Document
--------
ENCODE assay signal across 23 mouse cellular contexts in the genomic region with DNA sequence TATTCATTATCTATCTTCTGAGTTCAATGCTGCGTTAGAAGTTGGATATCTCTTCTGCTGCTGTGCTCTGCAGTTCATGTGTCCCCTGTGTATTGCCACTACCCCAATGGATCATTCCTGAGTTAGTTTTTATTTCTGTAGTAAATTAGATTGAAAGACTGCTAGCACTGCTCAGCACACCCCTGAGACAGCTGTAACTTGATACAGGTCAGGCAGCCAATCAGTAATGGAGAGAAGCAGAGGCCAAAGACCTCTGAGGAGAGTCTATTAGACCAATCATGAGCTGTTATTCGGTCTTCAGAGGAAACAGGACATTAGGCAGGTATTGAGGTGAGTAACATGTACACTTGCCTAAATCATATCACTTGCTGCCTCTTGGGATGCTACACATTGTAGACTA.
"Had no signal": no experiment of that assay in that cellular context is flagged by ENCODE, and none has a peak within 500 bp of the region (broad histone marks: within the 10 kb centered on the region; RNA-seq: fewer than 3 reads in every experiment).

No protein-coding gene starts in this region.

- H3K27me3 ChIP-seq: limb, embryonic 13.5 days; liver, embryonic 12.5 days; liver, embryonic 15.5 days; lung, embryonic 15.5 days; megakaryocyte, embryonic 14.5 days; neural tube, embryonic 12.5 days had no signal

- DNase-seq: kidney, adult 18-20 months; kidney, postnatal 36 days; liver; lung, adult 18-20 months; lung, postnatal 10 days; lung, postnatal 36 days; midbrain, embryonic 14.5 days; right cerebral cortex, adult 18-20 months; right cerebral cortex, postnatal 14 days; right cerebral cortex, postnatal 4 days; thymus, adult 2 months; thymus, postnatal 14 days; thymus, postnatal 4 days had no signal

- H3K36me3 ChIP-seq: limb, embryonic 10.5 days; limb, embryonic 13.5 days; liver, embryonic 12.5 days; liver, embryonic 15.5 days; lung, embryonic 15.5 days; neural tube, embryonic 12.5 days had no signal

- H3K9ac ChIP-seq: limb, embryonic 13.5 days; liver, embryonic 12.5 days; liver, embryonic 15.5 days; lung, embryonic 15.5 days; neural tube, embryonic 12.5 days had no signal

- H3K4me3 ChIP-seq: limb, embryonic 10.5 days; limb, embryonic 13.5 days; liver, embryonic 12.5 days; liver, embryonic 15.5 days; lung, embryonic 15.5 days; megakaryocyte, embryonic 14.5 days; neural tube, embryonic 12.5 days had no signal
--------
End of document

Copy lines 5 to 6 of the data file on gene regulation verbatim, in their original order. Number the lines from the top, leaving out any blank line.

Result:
- DNase-seq: kidney, adult 18-20 months; kidney, postnatal 36 days; liver; lung, adult 18-20 months; lung, postnatal 10 days; lung, postnatal 36 days; midbrain, embryonic 14.5 days; right cerebral cortex, adult 18-20 months; right cerebral cortex, postnatal 14 days; right cerebral cortex, postnatal 4 days; thymus, adult 2 months; thymus, postnatal 14 days; thymus, postnatal 4 days had no signal

- H3K36me3 ChIP-seq: limb, embryonic 10.5 days; limb, embryonic 13.5 days; liver, embryonic 12.5 days; liver, embryonic 15.5 days; lung, embryonic 15.5 days; neural tube, embryonic 12.5 days had no signal